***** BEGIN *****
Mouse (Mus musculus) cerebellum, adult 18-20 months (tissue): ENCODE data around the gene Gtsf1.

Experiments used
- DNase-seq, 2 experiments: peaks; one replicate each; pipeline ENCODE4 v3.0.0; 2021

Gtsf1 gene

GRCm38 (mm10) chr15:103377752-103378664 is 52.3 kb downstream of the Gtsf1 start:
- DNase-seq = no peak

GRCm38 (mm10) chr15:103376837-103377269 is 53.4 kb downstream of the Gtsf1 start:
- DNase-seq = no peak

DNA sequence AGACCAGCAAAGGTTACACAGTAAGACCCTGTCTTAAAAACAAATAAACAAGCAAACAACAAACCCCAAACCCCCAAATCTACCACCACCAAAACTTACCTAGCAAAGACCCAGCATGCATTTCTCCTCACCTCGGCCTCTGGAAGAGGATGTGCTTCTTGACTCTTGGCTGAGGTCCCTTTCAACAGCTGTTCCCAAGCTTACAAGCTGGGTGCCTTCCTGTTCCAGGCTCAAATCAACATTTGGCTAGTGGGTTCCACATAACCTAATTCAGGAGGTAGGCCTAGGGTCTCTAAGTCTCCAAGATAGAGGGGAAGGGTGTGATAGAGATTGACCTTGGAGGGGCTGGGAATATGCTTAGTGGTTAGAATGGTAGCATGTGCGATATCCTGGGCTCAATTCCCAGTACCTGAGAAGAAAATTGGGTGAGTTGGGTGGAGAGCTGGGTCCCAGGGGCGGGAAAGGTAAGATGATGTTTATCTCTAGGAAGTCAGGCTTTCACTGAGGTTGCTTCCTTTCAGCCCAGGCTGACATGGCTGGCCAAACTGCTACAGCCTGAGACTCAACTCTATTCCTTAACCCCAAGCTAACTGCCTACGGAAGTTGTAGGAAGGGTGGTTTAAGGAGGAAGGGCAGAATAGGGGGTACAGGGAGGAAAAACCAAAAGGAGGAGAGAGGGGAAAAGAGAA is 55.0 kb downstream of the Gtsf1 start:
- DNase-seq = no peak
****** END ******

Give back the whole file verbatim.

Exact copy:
Mouse (Mus musculus) cerebellum, adult 18-20 months (tissue): ENCODE data around the gene Gtsf1.

Experiments used
- DNase-seq, 2 experiments: peaks; one replicate each; pipeline ENCODE4 v3.0.0; 2021

Gtsf1 gene

GRCm38 (mm10) chr15:103377752-103378664 is 52.3 kb downstream of the Gtsf1 start:
- DNase-seq = no peak

GRCm38 (mm10) chr15:103376837-103377269 is 53.4 kb downstream of the Gtsf1 start:
- DNase-seq = no peak

DNA sequence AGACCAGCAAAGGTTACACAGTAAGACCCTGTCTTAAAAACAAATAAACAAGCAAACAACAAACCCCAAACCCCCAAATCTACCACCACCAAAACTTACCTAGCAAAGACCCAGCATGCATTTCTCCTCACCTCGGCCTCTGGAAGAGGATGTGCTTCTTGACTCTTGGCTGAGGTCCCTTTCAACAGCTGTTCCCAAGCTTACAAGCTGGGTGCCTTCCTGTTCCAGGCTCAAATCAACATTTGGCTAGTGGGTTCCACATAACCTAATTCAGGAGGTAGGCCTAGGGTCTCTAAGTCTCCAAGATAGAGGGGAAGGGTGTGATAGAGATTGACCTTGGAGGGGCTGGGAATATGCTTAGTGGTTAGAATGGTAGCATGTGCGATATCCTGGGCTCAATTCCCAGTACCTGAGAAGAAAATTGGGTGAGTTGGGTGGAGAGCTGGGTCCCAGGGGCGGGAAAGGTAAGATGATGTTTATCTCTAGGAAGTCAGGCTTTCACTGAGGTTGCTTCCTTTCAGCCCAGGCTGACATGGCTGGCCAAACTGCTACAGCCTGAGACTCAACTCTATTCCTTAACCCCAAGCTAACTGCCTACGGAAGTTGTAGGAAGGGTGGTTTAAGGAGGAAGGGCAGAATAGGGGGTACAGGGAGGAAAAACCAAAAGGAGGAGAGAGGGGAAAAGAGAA is 55.0 kb downstream of the Gtsf1 start:
- DNase-seq = no peak